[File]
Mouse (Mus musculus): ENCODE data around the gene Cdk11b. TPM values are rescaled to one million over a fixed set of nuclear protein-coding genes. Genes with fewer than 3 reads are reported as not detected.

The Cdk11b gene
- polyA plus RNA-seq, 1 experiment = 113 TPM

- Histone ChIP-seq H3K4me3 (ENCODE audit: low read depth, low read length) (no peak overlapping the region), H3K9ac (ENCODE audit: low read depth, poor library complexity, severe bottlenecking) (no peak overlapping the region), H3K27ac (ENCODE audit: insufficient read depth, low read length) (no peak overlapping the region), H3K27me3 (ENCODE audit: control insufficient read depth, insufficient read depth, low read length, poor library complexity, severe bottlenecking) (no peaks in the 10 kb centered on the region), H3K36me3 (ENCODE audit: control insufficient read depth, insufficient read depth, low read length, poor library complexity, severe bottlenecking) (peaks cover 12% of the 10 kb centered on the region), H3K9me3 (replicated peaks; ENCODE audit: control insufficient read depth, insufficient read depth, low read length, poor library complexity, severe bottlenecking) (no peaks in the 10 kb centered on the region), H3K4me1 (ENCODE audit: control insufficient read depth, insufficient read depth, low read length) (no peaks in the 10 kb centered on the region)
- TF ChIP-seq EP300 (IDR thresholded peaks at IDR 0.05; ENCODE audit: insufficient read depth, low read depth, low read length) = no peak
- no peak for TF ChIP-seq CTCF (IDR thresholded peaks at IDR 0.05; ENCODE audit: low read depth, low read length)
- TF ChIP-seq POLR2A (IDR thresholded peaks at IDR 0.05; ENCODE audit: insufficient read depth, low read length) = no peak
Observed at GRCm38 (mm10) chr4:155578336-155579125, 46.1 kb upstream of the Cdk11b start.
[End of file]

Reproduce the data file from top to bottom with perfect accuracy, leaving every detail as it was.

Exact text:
Mouse (Mus musculus): ENCODE data around the gene Cdk11b. TPM values are rescaled to one million over a fixed set of nuclear protein-coding genes. Genes with fewer than 3 reads are reported as not detected.

The Cdk11b gene
- polyA plus RNA-seq, 1 experiment = 113 TPM

- Histone ChIP-seq H3K4me3 (ENCODE audit: low read depth, low read length) (no peak overlapping the region), H3K9ac (ENCODE audit: low read depth, poor library complexity, severe bottlenecking) (no peak overlapping the region), H3K27ac (ENCODE audit: insufficient read depth, low read length) (no peak overlapping the region), H3K27me3 (ENCODE audit: control insufficient read depth, insufficient read depth, low read length, poor library complexity, severe bottlenecking) (no peaks in the 10 kb centered on the region), H3K36me3 (ENCODE audit: control insufficient read depth, insufficient read depth, low read length, poor library complexity, severe bottlenecking) (peaks cover 12% of the 10 kb centered on the region), H3K9me3 (replicated peaks; ENCODE audit: control insufficient read depth, insufficient read depth, low read length, poor library complexity, severe bottlenecking) (no peaks in the 10 kb centered on the region), H3K4me1 (ENCODE audit: control insufficient read depth, insufficient read depth, low read length) (no peaks in the 10 kb centered on the region)
- TF ChIP-seq EP300 (IDR thresholded peaks at IDR 0.05; ENCODE audit: insufficient read depth, low read depth, low read length) = no peak
- no peak for TF ChIP-seq CTCF (IDR thresholded peaks at IDR 0.05; ENCODE audit: low read depth, low read length)
- TF ChIP-seq POLR2A (IDR thresholded peaks at IDR 0.05; ENCODE audit: insufficient read depth, low read length) = no peak
Observed at GRCm38 (mm10) chr4:155578336-155579125, 46.1 kb upstream of the Cdk11b start.